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Ver. 4. Another horse.] The second seal being broken, another sheet, or roll, unfolds, and another representation of a horse and rider appears; but the colour, and consequently the character, is changed.
Ib. Fire-coloured.] In the Greek, rveto, from wwe, fire. This colour is said to be compounded of the yellow-red, gayboo, mixed with the dusky, paio. ". It is applied to horses by the classical writers:
The angel who leads the host to war among the nations, is mounted on a horse of the same colour #. This is also the colour of the dragon, the ancient serpent, the devil, who comes wrathfully to war against the saints Š.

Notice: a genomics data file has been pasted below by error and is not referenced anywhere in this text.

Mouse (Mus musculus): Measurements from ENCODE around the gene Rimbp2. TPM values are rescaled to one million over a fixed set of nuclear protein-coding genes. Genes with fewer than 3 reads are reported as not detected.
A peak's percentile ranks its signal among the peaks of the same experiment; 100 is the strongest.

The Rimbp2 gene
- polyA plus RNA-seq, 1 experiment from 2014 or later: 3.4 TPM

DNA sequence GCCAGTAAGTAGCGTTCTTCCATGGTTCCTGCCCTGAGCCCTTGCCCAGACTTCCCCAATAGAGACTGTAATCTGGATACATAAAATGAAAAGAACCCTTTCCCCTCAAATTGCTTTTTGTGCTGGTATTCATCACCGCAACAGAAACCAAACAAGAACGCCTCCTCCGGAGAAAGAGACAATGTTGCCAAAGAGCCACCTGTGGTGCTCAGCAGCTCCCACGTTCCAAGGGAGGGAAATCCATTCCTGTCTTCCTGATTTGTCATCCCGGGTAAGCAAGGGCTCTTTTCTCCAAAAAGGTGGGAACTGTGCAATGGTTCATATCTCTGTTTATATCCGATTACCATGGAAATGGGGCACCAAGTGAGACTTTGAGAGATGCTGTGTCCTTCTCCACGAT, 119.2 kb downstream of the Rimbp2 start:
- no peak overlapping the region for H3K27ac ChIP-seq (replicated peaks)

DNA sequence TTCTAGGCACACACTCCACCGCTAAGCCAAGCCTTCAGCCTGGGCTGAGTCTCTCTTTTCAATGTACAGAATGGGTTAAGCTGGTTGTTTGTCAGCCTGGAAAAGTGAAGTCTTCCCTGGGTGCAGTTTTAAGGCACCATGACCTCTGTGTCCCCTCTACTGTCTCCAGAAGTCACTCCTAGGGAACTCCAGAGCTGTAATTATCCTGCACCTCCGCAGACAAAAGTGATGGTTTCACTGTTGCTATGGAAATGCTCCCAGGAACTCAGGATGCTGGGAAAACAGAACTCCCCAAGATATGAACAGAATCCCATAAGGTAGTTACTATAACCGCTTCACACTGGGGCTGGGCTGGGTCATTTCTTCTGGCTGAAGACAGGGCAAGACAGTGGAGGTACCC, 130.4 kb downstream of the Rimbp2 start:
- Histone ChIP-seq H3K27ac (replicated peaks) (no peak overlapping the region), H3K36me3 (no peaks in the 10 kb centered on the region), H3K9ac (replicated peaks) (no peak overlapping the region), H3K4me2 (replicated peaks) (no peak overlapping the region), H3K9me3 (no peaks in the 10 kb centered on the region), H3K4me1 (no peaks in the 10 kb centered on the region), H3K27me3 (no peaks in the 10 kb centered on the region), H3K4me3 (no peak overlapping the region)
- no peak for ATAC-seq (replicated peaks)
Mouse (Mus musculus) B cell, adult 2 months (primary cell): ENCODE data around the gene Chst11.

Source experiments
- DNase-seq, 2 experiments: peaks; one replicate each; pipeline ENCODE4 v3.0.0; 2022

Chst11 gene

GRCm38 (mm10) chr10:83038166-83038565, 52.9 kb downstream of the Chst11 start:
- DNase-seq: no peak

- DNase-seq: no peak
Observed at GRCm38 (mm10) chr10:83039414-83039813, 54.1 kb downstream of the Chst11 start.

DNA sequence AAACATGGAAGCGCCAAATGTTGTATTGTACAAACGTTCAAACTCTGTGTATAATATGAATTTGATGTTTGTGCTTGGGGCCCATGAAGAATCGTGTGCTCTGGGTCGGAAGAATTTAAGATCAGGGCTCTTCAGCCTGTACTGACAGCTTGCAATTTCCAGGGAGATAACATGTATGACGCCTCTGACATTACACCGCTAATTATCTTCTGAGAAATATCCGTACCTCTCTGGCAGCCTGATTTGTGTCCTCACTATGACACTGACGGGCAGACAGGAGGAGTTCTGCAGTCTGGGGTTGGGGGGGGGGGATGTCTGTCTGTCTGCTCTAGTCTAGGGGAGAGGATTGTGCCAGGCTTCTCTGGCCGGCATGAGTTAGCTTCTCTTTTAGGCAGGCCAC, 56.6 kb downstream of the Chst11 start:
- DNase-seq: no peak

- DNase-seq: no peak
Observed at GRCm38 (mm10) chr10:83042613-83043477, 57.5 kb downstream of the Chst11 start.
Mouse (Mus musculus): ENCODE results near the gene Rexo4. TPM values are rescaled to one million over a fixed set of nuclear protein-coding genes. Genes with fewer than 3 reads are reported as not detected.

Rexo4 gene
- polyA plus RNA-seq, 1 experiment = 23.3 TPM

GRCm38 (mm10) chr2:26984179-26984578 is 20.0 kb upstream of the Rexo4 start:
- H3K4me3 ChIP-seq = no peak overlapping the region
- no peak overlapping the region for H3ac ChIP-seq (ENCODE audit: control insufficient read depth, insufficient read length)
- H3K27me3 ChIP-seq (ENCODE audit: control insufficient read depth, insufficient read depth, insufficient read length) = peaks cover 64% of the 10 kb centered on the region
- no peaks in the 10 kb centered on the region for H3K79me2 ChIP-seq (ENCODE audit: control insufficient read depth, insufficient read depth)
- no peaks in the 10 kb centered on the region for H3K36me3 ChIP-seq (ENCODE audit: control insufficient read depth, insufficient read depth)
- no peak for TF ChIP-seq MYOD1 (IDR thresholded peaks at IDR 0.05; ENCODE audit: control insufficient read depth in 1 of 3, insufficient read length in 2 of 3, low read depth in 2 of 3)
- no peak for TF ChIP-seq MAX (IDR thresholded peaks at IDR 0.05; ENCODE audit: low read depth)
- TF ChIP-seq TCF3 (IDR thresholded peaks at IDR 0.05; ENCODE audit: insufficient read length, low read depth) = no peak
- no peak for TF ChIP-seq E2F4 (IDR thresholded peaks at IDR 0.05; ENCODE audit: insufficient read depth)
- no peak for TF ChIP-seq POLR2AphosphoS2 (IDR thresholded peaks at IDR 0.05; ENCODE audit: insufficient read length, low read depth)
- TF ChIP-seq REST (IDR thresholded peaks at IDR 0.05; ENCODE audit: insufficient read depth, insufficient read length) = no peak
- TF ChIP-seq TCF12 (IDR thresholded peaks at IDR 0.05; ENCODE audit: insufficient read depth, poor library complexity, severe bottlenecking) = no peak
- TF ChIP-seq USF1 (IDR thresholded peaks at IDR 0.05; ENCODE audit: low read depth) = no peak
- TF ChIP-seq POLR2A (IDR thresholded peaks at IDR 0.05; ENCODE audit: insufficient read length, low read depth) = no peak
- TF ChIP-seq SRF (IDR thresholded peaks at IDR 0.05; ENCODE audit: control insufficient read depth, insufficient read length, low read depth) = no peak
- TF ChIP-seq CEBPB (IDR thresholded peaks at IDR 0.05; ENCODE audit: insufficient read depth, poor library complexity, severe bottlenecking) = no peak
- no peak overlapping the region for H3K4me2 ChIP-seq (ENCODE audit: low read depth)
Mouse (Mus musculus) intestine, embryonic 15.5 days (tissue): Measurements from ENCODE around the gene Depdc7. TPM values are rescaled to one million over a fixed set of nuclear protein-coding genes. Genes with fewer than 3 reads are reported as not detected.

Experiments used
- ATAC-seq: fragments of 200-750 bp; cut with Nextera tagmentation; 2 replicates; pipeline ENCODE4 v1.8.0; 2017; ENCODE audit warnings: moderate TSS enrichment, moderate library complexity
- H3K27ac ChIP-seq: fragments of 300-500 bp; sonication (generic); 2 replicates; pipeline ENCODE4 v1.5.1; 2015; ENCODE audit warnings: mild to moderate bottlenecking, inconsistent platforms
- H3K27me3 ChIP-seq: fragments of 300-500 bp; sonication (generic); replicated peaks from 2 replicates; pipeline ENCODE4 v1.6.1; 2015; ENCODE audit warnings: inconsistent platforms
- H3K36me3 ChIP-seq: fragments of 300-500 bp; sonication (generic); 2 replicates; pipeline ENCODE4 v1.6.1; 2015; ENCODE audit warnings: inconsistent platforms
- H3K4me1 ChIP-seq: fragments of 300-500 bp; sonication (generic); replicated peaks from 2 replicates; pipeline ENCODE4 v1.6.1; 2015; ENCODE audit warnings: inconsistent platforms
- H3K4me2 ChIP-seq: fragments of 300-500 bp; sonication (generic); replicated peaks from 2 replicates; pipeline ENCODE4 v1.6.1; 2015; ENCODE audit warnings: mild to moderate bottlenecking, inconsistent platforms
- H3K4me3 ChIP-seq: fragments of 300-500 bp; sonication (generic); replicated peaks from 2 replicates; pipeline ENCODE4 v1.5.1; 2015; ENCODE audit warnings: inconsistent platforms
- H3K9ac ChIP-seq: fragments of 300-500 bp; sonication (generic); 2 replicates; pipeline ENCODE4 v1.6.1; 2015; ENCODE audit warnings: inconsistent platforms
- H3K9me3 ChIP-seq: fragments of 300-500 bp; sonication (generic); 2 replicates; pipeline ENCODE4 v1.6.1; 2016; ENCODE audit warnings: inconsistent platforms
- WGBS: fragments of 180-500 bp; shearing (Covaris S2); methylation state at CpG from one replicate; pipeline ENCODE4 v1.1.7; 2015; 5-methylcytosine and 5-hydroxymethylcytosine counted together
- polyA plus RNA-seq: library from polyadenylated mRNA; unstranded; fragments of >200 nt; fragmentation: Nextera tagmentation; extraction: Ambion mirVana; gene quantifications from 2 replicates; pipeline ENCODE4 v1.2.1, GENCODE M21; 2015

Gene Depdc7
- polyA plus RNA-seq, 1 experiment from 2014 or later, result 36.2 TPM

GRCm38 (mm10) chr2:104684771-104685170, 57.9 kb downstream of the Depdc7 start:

Ib. To take the peace of the earth, and that they should slay one another: and there was given unto him a great sword.] Our Lord established his 1eligion in peacefulness, and commissioned it to conquer, or prosper in the world, by peace ||. And yet he foretold, very remarkably, that peace should not altogether ensue. “Think not,” says he, “that I am come to “send peace on the earth; I came not to send peace, “but a sword *;” which Saint Luke, in the parallel passage f, calls “division.” In which sense also he declares that he is “come to send fire on the earth £.” Not that it was his wish or-intention, as the commentators have observed, that such direful and antichristian consequences should arise; but he foreknew such effects necessarily arising from the corrupt passions and prejudices of sinful men. Such a scene was to follow the first age of Christianity distinguished by the pure practice of the Christian virtues, when a fiery zeal, without knowledge, or at least without charity, should instigate the professors of this peaceful religion to destroy peace; and Christians, divided among themselves, should persecute and slay each other. Such a scene, it is well known, did follow. And the prophecy of the second seal, under this firecoloured horse, according with that of our Lord, in the use of the same figures, (fire, sword, take peace jrom the earth, men divided so as to kill each other,) seems plainly to point to the same period of time; a time, when the heavenly religion, which, under the first seal, had proceeded evasvaois, in white array, became so degenerate, as no longer to appear white. She assumed the angry, intolerant, persecuting hue of the fire-coloured dragon. Neglecting charity, “which is the bond of peace,” from dissentions and controversies she was hurried into tumults and wars, in which (horrid to relate 1) Christians were known to murder each other. But whence are we to date this disgraceful change 2 May we fix its -commencement from the end of the second century; when the western rulers of the church, and the wise and moderate Ire